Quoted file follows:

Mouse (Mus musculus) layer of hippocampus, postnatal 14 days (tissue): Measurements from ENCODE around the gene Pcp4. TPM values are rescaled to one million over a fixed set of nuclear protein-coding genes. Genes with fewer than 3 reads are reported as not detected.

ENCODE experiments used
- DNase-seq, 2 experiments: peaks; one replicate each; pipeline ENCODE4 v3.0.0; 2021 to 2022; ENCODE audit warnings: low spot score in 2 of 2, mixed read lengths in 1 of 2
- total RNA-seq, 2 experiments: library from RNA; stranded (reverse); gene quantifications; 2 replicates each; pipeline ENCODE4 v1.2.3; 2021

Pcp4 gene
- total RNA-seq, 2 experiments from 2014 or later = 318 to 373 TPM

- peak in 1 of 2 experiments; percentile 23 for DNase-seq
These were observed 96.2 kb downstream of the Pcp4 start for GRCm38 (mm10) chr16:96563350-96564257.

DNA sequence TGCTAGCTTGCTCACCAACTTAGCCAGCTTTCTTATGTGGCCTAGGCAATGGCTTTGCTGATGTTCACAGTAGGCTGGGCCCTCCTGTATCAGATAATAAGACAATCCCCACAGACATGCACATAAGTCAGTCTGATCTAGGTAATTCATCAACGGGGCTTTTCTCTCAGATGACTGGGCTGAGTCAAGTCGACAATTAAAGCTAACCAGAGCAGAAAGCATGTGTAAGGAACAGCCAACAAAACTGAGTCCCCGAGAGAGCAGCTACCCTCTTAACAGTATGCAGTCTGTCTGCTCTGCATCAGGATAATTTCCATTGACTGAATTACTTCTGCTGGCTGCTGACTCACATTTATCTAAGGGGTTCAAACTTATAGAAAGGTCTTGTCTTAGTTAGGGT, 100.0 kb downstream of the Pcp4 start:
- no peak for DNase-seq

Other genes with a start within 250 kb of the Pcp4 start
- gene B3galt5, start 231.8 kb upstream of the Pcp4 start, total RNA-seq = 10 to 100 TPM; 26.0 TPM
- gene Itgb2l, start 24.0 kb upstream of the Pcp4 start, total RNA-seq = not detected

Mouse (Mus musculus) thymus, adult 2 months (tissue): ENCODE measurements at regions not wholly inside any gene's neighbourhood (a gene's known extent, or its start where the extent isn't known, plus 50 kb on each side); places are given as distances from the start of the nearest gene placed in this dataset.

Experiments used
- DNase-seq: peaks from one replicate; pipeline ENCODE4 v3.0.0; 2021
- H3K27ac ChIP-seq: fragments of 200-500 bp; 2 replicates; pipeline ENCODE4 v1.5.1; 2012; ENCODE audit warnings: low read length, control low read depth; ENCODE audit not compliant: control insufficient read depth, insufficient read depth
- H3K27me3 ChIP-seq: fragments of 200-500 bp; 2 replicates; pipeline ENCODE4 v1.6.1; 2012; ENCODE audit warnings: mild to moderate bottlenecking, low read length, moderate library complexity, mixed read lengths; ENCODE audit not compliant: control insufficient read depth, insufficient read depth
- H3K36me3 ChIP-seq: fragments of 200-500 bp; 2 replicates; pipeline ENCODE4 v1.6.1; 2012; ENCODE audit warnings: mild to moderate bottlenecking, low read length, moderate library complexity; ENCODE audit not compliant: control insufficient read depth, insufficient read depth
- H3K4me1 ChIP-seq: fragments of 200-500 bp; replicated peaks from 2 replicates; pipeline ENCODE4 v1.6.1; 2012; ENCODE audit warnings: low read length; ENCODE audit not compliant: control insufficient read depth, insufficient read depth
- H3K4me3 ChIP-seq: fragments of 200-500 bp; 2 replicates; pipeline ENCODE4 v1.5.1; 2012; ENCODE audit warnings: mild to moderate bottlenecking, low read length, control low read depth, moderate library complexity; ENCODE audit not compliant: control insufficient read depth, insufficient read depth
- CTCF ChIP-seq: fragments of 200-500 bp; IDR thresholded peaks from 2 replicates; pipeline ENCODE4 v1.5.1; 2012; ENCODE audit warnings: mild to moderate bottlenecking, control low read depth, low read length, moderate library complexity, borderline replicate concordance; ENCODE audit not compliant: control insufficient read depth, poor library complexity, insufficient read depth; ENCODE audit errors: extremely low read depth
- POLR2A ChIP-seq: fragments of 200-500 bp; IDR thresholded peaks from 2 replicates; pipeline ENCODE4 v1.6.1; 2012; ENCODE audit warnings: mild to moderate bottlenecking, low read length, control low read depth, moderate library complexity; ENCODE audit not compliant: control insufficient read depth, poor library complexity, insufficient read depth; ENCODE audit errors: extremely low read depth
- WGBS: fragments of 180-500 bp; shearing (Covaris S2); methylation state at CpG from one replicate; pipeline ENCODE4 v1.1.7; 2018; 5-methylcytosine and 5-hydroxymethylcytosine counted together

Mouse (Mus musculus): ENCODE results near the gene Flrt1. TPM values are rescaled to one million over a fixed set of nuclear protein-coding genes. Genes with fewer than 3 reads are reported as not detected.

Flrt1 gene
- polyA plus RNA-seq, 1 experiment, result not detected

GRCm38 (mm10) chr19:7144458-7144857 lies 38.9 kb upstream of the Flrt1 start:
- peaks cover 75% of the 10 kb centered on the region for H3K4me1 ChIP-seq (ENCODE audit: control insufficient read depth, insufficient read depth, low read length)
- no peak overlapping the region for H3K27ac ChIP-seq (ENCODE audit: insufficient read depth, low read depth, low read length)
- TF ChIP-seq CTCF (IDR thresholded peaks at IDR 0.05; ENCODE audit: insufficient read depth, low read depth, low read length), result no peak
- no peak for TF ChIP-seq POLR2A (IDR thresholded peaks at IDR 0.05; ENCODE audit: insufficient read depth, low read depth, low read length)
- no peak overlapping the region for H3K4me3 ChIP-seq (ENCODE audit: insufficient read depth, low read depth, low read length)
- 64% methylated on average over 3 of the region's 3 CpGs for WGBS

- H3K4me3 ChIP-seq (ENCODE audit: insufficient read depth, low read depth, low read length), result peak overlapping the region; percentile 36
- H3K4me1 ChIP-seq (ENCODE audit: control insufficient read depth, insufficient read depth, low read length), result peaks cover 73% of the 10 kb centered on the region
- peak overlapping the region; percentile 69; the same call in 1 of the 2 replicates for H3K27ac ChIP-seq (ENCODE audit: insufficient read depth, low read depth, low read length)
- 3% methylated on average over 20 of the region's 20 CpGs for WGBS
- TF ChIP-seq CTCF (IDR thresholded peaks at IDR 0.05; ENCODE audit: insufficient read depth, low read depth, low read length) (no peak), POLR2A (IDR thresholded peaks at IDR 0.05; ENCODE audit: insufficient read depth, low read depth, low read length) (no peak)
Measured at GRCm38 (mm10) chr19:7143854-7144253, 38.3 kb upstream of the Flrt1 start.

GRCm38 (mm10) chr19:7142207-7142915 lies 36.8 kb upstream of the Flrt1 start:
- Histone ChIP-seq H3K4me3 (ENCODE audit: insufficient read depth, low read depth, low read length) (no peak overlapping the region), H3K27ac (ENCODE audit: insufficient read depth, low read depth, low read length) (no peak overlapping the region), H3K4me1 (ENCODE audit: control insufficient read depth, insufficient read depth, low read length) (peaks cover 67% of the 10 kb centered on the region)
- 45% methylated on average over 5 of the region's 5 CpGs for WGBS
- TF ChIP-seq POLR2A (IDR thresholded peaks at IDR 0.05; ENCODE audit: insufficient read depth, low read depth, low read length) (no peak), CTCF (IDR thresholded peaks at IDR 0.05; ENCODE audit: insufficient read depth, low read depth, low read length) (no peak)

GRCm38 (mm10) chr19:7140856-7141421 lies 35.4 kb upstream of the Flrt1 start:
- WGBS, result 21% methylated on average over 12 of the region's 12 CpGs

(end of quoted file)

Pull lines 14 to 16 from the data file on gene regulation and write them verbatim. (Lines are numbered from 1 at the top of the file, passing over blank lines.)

Mouse (Mus musculus) thymus, adult 2 months (tissue): ENCODE measurements at regions not wholly inside any gene's neighbourhood (a gene's known extent, or its start where the extent isn't known, plus 50 kb on each side); places are given as distances from the start of the nearest gene placed in this dataset.

Experiments used
- DNase-seq: peaks from one replicate; pipeline ENCODE4 v3.0.0; 2021